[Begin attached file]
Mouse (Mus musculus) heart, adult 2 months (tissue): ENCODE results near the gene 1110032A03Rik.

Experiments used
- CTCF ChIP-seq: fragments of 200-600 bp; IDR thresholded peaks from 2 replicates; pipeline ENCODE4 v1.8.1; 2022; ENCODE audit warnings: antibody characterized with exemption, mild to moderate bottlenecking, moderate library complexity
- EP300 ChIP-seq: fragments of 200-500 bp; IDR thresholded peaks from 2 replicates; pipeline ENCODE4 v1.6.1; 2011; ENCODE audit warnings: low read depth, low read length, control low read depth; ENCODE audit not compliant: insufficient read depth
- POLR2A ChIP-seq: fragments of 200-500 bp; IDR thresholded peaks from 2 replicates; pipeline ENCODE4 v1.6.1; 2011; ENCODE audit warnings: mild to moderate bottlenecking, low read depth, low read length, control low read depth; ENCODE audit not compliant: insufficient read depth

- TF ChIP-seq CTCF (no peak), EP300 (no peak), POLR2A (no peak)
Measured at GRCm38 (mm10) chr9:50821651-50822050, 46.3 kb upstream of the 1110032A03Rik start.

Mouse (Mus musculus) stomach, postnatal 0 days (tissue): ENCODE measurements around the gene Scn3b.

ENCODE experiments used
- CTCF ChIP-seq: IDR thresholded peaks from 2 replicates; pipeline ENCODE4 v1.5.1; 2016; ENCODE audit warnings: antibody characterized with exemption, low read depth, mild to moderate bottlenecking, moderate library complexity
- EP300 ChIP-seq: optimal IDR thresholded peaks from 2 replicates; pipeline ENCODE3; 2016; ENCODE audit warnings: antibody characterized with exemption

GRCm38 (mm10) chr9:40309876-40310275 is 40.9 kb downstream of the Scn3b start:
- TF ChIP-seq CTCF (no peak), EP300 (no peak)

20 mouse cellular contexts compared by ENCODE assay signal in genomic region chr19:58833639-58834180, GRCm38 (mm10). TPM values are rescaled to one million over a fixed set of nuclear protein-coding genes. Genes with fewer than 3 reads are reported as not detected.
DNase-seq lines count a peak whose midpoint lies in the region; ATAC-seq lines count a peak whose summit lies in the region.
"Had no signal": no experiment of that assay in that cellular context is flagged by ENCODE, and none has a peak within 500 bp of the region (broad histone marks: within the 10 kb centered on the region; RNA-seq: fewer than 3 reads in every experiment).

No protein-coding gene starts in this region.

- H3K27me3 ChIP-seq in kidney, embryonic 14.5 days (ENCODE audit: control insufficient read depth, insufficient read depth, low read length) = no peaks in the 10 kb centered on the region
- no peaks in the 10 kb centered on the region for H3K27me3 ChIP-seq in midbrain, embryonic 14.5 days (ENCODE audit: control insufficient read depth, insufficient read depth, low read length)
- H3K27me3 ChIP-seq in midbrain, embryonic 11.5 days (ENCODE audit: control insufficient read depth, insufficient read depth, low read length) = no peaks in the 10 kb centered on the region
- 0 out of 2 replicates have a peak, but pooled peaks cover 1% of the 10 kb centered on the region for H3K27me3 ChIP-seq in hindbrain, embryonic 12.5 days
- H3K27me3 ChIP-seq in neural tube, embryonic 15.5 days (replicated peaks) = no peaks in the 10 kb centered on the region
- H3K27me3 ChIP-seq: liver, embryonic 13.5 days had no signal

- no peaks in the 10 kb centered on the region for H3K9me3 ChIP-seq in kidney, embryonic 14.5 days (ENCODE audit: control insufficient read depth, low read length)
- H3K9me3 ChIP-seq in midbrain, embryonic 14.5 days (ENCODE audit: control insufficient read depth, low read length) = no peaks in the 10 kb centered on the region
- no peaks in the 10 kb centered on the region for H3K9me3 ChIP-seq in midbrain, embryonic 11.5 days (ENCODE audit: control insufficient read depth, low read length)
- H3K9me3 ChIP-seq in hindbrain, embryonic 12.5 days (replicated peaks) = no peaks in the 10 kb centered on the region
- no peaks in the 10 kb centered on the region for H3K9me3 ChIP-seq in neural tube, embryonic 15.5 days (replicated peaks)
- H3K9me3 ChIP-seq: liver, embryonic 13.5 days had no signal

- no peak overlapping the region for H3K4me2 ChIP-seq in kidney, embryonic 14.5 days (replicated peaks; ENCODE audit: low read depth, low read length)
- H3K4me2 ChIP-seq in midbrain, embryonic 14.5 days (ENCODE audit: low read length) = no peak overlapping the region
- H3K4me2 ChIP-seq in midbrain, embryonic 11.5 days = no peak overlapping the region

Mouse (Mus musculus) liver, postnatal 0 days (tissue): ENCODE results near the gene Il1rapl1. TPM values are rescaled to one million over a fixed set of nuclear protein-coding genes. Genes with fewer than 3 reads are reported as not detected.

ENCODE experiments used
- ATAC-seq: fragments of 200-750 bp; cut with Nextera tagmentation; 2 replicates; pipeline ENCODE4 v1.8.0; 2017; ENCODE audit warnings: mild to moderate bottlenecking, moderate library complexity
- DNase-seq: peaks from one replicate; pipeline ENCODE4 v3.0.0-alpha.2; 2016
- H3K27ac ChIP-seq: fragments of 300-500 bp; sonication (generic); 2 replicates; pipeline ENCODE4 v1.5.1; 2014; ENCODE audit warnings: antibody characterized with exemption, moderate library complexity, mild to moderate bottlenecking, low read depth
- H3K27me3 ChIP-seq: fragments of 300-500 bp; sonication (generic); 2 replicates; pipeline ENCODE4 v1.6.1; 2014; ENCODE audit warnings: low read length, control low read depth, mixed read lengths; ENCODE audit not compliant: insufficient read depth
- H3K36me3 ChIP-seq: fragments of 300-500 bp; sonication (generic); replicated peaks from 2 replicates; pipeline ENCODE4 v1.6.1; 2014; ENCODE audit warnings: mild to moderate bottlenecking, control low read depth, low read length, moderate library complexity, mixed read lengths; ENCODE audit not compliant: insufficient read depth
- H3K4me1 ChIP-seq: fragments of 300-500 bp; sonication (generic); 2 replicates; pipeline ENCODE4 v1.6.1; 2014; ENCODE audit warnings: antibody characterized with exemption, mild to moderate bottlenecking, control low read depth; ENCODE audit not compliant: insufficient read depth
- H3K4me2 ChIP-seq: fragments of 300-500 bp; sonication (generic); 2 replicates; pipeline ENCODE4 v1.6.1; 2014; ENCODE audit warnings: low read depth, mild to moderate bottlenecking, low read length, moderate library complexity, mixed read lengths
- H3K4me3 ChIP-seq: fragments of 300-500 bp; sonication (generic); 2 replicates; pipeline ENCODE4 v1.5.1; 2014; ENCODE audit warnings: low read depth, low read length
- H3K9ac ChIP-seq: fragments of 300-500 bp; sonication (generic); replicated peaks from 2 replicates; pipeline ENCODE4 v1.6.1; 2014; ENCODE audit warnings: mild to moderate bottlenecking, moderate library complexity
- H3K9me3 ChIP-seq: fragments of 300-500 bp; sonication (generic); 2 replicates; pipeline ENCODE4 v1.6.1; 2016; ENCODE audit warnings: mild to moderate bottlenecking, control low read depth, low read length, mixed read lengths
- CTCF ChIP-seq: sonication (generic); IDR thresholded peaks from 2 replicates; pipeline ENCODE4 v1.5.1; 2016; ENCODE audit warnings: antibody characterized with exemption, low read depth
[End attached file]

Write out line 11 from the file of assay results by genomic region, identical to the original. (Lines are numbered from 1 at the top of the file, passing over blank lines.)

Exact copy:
- EP300 ChIP-seq: optimal IDR thresholded peaks from 2 replicates; pipeline ENCODE3; 2016; ENCODE audit warnings: antibody characterized with exemption